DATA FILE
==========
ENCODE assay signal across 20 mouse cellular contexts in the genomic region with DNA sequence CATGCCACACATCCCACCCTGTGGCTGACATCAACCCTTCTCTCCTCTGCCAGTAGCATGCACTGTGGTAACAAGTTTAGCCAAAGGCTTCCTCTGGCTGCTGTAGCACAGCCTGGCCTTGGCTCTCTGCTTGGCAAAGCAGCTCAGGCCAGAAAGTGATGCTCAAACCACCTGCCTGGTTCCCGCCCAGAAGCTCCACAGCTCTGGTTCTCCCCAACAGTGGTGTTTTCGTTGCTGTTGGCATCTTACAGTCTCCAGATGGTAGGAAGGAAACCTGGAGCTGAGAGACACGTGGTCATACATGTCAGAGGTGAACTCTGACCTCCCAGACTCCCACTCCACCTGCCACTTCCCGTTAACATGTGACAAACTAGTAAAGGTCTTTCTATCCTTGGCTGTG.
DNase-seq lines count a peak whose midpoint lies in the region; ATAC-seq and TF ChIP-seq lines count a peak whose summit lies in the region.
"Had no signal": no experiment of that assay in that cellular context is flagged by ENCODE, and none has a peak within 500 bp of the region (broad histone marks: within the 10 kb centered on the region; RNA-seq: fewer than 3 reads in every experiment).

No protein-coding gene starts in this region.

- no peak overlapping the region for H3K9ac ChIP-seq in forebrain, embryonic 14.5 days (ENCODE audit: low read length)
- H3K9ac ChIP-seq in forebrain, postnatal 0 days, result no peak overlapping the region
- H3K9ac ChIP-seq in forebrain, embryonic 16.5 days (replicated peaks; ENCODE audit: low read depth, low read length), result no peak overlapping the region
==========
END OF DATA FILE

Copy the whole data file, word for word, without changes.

ENCODE assay signal across 20 mouse cellular contexts in the genomic region with DNA sequence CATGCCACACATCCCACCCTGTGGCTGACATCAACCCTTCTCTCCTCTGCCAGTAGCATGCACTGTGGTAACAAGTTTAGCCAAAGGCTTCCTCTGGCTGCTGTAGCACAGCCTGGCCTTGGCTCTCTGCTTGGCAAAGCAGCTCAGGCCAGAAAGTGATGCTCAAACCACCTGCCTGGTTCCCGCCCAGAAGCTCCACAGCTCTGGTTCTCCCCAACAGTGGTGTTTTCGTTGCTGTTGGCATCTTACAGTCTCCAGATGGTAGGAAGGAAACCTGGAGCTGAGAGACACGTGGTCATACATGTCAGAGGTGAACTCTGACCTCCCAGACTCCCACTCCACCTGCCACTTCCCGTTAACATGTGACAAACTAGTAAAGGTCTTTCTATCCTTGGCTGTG.
DNase-seq lines count a peak whose midpoint lies in the region; ATAC-seq and TF ChIP-seq lines count a peak whose summit lies in the region.
"Had no signal": no experiment of that assay in that cellular context is flagged by ENCODE, and none has a peak within 500 bp of the region (broad histone marks: within the 10 kb centered on the region; RNA-seq: fewer than 3 reads in every experiment).

No protein-coding gene starts in this region.

- no peak overlapping the region for H3K9ac ChIP-seq in forebrain, embryonic 14.5 days (ENCODE audit: low read length)
- H3K9ac ChIP-seq in forebrain, postnatal 0 days, result no peak overlapping the region
- H3K9ac ChIP-seq in forebrain, embryonic 16.5 days (replicated peaks; ENCODE audit: low read depth, low read length), result no peak overlapping the region